The Finnish study references two other studies (Faundes et al., 1980; Anttila et al.,
1991) that have shown a shortened luteal phase in IUD users, with no change in the overall length of the menstrual cycle.

At this point, three and a half years with your IUD, it could be that your body is trying to adjust to decreasing prostaglandin levels and this may in turn be triggering some other hormonal reactions that are messing with your cycle.

With the EFAs and the echium oil, it will be interesting to see if there's any effect on your mid cycle bleeding.
Keep us posted!
Oct. 29th, 2009 09:30 am (UTC)
Re: vitamin E and prostaglandins
I've e-mailed Dr Wildemeersch, the designer of GyneFix, to ask about all of this. I've corresponded with him in the past so I reckon he may be helpful.

I rang the FPA helpline and the advisor knew about the prostaglandins and shortened luteal phase, though she said she doubted that it would be enough to create any effect that I'd notice such as PMS. I'm not so sure about that last bit, as shortening the luteal phase changes the overall balance of hormones and there's a known correlation with PMS. Again she wasn't keen on GyneFix, few places insert it because of the higher risk of perforation. She also said that this level of spotting is not normal with an IUD and that I should get checked out. While we were at it, we both wondered about how often I should get an ultrasound done to check that the IUD is still there, since the strings vanished up into my cervix a while back. I'm now starting to worry that the reason I've had shorter cycles the last two months is due to unnoticed expulsion. I know you'd think that you'd notice an expulsion, but apparently 1/3 of IUD pregnancies are due to unnoticed expulsions.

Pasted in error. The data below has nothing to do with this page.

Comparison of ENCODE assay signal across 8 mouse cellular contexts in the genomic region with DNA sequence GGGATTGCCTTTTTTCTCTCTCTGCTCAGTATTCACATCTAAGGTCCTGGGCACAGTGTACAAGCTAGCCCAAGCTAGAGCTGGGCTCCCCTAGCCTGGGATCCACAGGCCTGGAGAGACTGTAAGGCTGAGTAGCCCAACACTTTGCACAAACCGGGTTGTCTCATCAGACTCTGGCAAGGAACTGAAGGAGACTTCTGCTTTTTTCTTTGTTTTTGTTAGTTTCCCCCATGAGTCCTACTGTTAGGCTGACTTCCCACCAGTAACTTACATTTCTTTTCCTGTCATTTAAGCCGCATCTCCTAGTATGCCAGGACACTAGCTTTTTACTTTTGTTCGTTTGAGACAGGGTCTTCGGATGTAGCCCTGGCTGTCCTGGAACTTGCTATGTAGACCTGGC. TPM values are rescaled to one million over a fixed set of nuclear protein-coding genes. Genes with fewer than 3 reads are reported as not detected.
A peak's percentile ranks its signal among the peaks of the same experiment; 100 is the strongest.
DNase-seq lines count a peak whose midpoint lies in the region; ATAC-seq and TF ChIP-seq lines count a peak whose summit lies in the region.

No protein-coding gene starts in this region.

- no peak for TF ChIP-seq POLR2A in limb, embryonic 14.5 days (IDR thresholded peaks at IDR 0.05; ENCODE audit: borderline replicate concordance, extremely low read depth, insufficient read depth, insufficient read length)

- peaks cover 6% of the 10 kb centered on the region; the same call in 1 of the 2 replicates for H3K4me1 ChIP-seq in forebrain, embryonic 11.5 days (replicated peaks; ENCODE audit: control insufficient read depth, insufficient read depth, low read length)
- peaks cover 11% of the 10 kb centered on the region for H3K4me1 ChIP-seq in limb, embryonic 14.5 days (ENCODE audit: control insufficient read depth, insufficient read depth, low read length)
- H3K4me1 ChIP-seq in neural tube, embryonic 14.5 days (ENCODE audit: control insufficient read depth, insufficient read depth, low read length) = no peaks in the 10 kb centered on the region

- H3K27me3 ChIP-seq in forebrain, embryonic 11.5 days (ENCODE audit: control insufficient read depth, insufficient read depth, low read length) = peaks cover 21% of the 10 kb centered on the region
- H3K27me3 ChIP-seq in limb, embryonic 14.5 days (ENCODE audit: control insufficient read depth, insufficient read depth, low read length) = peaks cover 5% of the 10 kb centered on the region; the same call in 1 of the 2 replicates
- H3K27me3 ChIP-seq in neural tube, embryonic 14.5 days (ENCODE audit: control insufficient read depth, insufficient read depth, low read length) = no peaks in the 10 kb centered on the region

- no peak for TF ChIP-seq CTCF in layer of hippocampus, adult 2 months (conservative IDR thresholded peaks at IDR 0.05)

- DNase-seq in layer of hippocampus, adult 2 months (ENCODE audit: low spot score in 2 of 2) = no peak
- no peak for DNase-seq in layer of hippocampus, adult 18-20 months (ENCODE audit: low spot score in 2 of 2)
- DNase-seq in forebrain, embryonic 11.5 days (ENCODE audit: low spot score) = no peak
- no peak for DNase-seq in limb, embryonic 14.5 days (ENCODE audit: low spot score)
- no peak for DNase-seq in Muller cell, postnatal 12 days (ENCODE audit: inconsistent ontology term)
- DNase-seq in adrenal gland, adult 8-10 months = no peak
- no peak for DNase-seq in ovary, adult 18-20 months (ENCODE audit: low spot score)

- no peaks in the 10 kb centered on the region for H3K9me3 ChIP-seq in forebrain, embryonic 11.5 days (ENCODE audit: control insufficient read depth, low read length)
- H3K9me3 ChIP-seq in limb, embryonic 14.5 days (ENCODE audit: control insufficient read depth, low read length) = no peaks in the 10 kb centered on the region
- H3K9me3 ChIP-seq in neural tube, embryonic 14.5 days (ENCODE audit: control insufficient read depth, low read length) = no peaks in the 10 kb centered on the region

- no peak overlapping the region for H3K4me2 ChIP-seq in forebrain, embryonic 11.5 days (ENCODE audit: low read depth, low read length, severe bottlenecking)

If a GyneFix does turn out to be a better option, I'm starting to think that it might be easier just to switch to that than to keep having ultrasounds. Insertions don't bother me as much as ultrasounds, for various reasons, and a single trip would be less hassle than repeated ones. Though there's the increased risk of perforation problem, the snag that I can't access the main FPC due to lack of disability access, and I think the only gynae who does the outreach clinic is the one who's excellent at IUD insertion but was ghastly when I saw her for the PMDD, and would probably refuse to give me a GyneFix for these reasons.

With the weight gain, I gained about ten pounds over two months, then have been more gradually gaining weight since then, I think about another ten pounds. I'm 4'11 so this is a lot on me. The PMS has only recently begun to improve, but I think that's because I've finally found treatments that work.

Midcycle bleeding seems to be milder this month for whatever reason. About a week before this cycle began, I started doing graduated light/darkness therapy in the hope that it will balance my hormones. So far it's looking promising, and I'm also noticing slightly higher than usual temperatures, whatever that means. Anyway, if this really is balancing my hormones then it might be reducing the spotting as well.
Feb. 15th, 2011 05:19 am (UTC)
Here's an academic paper on vitamin e and dysmenorrhea:
Saja Lynn
Jul. 29th, 2015 09:27 pm (UTC)
thank you for this post. I am right there with you, I suddenly have PMS, which I have never had in my 20 years since menarche. And the mid-cycle spotting is getting worse with each cycle.

And like you, I cannot take hormonal birth control, and seem to get pregnant very easily if only using FAM and barrier method. so the IUD is the best option, but I could do without the spotting (like a light period) that is now occurring.
( 11 comments — Leave a comment )